Non-Self-Priming Pumps: Non-self-priming pumps generally have a lower initial purchase cost. Their simpler design and fewer specialized components contribute to a more cost-effective upfront investment. However, it’s essential to consider the additional expenses associated with external priming methods, such as the cost of priming chambers or vacuum systems, when evaluating the total cost of ownership. In some cases, these external priming requirements can increase the overall cost, especially if they are not readily available in the existing infrastructure.

Pros and Cons of Self-Priming Pumps


Automatic Priming: Self-priming pumps can automatically remove air from the suction line and initiate pumping, eliminating the need for manual priming.

Versatility: They are adaptable to various environments, making them suitable for applications such as dewatering and water transfer.

Reduced Downtime: Self-priming pumps are less prone to cavitation, a common issue in non-self-priming pumps, which can damage pump components and cause downtime.

Efficiency: While not as energy-efficient as non-self-priming pumps due to their self-priming mechanisms, self-priming pumps still offer reasonable efficiency in many applications.


Higher Initial Cost: Self-priming pumps often come with a higher upfront cost compared to non-self-priming pumps, primarily due to their specialized design and components for automatic priming.

Maintenance Requirements: They may require more frequent maintenance due to the additional components involved in the self-priming process, which can introduce complexity, and wear and tear.

Energy Consumption: Self-priming pumps tend to consume more energy compared to non-self-priming pumps, which can result in higher operational costs over time.

Not Ideal for All Applications: While versatile, self-priming pumps may not be the best choice for applications where maximum energy efficiency is crucial or when the initial budget is a primary concern.

Choose a Self-priming Pump When

  • Frequent Priming Is Needed
  • Air Entrainment Is a Concern
  • Continuous Flow Is Critical

Pros and Cons of Non-Self-Priming Pumps


Energy Efficiency: Non-self-priming pumps are often more energy-efficient compared to self-priming pumps because they do not have the additional energy consumption associated with self-priming mechanisms.

Simplicity of Design: They have a simpler and more straightforward design with fewer specialized components, which can reduce maintenance requirements and manufacturing costs.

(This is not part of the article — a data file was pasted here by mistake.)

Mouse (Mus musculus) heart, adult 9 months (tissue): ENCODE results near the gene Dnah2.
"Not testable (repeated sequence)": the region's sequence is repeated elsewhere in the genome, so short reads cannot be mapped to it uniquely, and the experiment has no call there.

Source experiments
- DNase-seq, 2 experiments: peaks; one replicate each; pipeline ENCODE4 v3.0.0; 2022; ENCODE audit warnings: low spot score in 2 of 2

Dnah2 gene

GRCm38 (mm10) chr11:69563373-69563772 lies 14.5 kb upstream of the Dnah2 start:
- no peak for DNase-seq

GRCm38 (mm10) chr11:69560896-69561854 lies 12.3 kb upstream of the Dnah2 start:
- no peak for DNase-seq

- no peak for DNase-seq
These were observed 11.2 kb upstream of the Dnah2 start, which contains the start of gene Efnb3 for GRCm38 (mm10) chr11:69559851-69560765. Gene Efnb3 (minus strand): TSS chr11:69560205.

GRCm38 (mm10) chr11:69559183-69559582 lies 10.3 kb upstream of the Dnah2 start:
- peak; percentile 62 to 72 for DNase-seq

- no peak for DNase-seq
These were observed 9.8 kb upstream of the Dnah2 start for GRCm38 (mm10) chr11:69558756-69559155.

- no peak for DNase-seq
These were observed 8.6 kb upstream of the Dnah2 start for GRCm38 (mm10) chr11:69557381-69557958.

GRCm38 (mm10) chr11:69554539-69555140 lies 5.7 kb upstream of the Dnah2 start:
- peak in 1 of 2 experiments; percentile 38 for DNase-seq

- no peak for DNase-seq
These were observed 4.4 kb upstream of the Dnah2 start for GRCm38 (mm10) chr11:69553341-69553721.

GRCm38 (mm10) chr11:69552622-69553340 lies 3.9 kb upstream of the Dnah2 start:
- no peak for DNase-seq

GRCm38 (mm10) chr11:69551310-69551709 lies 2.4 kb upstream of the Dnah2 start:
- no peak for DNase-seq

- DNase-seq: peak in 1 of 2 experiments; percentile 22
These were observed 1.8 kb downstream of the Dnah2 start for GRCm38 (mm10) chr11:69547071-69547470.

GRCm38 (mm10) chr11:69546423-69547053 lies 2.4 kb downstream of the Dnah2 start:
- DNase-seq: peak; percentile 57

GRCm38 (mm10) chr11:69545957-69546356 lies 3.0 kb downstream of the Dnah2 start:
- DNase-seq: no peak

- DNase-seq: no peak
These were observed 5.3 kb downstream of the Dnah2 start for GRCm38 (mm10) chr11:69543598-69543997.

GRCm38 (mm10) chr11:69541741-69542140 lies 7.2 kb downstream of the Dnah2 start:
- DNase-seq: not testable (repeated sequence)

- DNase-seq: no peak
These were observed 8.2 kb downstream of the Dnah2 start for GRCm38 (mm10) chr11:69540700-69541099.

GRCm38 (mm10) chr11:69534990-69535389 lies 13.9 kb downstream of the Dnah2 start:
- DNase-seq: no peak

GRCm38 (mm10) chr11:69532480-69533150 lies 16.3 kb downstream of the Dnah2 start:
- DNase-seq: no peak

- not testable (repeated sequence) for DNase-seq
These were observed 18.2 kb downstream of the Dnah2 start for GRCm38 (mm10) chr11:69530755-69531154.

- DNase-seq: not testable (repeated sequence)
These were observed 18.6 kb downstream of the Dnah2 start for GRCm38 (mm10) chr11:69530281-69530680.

Lower Initial Cost: Non-self-priming pumps generally have a lower upfront cost, making them an attractive option for applications with budget constraints.

Precise Control: They offer precise control over the priming process, allowing operators to ensure that the pump is properly primed before starting, which can be advantageous in critical applications.


Manual Priming Requirement: These pumps require external priming methods, which can involve manual effort or the use of additional equipment.

Limited Adaptability: They may not be well-suited for applications with frequent starts and stops or those involving air entrainment, as manual priming can be time-consuming and labor-intensive.

Potential for Cavitation: In applications where there is a risk of cavitation due to inadequate priming, non-self-priming pumps may experience damage to pump components, leading to maintenance and downtime.

Choose a Non-self-priming Pump When

  • Energy Efficiency Is a Priority
  • Precise Control Is Required
  • Budget Constraints Exist
  • Continuous Operation Is Not Essential

The choice between self-priming and non-self-priming pumps is a crucial decision that hinges on your specific requirements and the nature of your application. It’s essential to recognize the importance of selecting the right pump to ensure optimal performance, efficiency and cost-effectiveness. In some scenarios, self-priming pumps with their automatic priming capabilities might be the ideal choice, while in others, non-self-priming pumps may offer greater energy efficiency and cost savings.

By carefully evaluating your specific circumstances, you can confidently select the pump that will deliver the best results and maximize the success of your operations.